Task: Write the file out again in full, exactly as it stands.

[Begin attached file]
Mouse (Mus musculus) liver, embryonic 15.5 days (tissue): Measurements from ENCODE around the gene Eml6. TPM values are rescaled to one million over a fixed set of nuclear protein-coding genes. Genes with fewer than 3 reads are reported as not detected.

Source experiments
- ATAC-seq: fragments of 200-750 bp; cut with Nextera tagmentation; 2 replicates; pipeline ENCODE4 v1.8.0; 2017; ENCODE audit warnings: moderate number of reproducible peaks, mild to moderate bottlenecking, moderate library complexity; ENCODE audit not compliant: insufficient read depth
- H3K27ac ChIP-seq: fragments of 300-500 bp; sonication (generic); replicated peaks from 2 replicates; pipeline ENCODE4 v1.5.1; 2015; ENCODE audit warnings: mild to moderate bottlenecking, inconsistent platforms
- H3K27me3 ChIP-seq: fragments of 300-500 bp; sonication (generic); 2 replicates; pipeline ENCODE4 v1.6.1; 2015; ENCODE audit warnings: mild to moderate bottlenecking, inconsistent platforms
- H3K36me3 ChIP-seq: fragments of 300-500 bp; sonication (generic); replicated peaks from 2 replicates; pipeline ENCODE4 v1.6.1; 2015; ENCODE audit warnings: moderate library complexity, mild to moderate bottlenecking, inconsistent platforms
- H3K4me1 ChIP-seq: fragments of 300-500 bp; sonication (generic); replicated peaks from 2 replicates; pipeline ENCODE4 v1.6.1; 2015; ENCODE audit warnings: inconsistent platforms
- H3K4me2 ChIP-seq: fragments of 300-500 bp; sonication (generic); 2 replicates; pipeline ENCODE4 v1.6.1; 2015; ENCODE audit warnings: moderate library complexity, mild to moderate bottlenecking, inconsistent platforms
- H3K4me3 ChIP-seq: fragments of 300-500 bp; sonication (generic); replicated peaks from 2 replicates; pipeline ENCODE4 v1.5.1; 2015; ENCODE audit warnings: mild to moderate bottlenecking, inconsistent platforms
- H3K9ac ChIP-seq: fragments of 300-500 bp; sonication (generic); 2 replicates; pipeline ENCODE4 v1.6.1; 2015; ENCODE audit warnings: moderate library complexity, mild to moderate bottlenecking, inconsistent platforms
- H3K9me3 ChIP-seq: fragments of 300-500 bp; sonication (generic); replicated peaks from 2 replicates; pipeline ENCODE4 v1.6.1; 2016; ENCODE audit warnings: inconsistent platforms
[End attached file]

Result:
Mouse (Mus musculus) liver, embryonic 15.5 days (tissue): Measurements from ENCODE around the gene Eml6. TPM values are rescaled to one million over a fixed set of nuclear protein-coding genes. Genes with fewer than 3 reads are reported as not detected.

Source experiments
- ATAC-seq: fragments of 200-750 bp; cut with Nextera tagmentation; 2 replicates; pipeline ENCODE4 v1.8.0; 2017; ENCODE audit warnings: moderate number of reproducible peaks, mild to moderate bottlenecking, moderate library complexity; ENCODE audit not compliant: insufficient read depth
- H3K27ac ChIP-seq: fragments of 300-500 bp; sonication (generic); replicated peaks from 2 replicates; pipeline ENCODE4 v1.5.1; 2015; ENCODE audit warnings: mild to moderate bottlenecking, inconsistent platforms
- H3K27me3 ChIP-seq: fragments of 300-500 bp; sonication (generic); 2 replicates; pipeline ENCODE4 v1.6.1; 2015; ENCODE audit warnings: mild to moderate bottlenecking, inconsistent platforms
- H3K36me3 ChIP-seq: fragments of 300-500 bp; sonication (generic); replicated peaks from 2 replicates; pipeline ENCODE4 v1.6.1; 2015; ENCODE audit warnings: moderate library complexity, mild to moderate bottlenecking, inconsistent platforms
- H3K4me1 ChIP-seq: fragments of 300-500 bp; sonication (generic); replicated peaks from 2 replicates; pipeline ENCODE4 v1.6.1; 2015; ENCODE audit warnings: inconsistent platforms
- H3K4me2 ChIP-seq: fragments of 300-500 bp; sonication (generic); 2 replicates; pipeline ENCODE4 v1.6.1; 2015; ENCODE audit warnings: moderate library complexity, mild to moderate bottlenecking, inconsistent platforms
- H3K4me3 ChIP-seq: fragments of 300-500 bp; sonication (generic); replicated peaks from 2 replicates; pipeline ENCODE4 v1.5.1; 2015; ENCODE audit warnings: mild to moderate bottlenecking, inconsistent platforms
- H3K9ac ChIP-seq: fragments of 300-500 bp; sonication (generic); 2 replicates; pipeline ENCODE4 v1.6.1; 2015; ENCODE audit warnings: moderate library complexity, mild to moderate bottlenecking, inconsistent platforms
- H3K9me3 ChIP-seq: fragments of 300-500 bp; sonication (generic); replicated peaks from 2 replicates; pipeline ENCODE4 v1.6.1; 2016; ENCODE audit warnings: inconsistent platforms